Just Outcomes and the Compassionate Reconciliation Project
Just Outcomes is working with your community to develop a just and compassionate response to the harms and needs currently surfacing within the community. The work is guided by principles of inclusion, repair and transformation. We are building this process in partnership with your community.
The immediate focus of the CRP is to:
We hope this finds each of you in good health as we begin the new year.
Hopefully you have received our previous communication in mid-November, introducing our role in the Compassionate Reconciliation process that your community is embarking upon (if you did not, you can view the letter here). Our work has continued to progress over the past number of weeks since then, and we are happy to provide you with this update on what has been happening and where we are headed next.
At this early stage of our work, we have been focusing on the following areas:
The Compassionate Reconciliation Commission
As mentioned above, one of our main tasks has been to assist in the development of a sustained and diverse Compassionate Reconciliation Commission (CRC). This commission will serve to lead the Compassionate Reconciliation Project (CRP). We have worked closely with the ICRC over the last many weeks to help understand the broader composition of the community and its interest groups, and to build a structure for the CRC which can give voice to all aspects of the community. Through this process, we have proposed to create a structure consisting of series of Advisory Teams working alongside the core CRC, as follows:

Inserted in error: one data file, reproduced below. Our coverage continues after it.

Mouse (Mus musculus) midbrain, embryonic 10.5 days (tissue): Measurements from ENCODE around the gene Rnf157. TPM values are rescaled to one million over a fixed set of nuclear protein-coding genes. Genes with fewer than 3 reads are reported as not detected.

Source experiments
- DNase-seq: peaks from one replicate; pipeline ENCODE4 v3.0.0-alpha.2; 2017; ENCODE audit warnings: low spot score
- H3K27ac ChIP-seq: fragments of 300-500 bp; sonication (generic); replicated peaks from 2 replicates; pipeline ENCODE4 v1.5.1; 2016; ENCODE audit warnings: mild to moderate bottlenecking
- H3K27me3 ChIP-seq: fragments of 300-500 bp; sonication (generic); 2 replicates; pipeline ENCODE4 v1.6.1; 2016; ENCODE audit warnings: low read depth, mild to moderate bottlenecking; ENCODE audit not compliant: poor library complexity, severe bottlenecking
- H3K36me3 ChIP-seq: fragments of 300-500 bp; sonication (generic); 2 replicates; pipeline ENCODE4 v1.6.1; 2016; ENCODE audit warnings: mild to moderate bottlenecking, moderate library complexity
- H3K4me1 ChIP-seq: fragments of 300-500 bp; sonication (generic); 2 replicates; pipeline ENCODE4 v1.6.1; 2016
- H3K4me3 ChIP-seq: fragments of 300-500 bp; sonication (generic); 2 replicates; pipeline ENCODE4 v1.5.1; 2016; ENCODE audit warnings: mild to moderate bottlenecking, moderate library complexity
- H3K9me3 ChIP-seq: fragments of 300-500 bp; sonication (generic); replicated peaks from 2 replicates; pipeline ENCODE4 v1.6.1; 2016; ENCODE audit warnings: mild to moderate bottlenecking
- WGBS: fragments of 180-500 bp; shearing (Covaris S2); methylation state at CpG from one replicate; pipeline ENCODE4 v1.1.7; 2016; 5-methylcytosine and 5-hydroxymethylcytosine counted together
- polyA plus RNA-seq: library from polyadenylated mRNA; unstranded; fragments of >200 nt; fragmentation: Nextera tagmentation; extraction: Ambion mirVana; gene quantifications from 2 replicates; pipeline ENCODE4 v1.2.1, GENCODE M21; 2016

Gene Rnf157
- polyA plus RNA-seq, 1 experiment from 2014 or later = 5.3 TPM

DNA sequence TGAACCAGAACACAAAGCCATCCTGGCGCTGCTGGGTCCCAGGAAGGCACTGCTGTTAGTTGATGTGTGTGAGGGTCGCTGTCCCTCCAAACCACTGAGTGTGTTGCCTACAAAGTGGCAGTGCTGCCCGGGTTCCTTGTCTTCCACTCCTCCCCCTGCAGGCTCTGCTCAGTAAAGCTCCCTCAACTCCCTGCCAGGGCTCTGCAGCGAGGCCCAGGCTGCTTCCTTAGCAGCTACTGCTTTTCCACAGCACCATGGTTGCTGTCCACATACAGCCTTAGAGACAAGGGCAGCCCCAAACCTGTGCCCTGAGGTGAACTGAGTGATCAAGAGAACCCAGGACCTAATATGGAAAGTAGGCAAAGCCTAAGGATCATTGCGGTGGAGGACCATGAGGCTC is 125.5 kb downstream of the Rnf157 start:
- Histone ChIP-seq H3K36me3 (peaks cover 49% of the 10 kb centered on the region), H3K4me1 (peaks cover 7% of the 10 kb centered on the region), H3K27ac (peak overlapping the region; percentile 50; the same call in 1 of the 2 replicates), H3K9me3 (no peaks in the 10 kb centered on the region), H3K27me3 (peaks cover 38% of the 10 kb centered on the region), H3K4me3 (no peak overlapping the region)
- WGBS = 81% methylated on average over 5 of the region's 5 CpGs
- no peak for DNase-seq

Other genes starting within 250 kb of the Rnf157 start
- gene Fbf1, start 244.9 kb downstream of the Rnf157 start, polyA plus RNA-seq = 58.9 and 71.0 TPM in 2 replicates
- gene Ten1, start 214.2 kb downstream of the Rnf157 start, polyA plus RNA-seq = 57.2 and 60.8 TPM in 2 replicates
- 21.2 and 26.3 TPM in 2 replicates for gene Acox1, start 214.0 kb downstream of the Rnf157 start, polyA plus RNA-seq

As you may be aware, Just Outcomes has been invited to provide our support and guidance to the Compassionate Reconciliation Project. We appreciate that this is a difficult and painful time for many people within your community, and we are humbled and honored to support you in taking these courageous steps forward.
During this difficult time, our goal is to support you in working together to strengthen and rebuild the fabric of relationships within this community. We hope that our accompaniment in this time may be in service of the strength and resilience already deeply present among you.
To those who have experienced recent or historical harm within this community, we honor your voices and hope that the work ahead may provide you with meaningful options and pathways toward recovery and healing.
To those experiencing the pain of disconnection and loss of trust with others in your community, we hope that this will be a process of discovering clarity, understanding and growth within relationships. We respect the journey of each person in making sense of this time. Each one of you holds an important place within this work and must be included in writing the next chapter in the life of this community.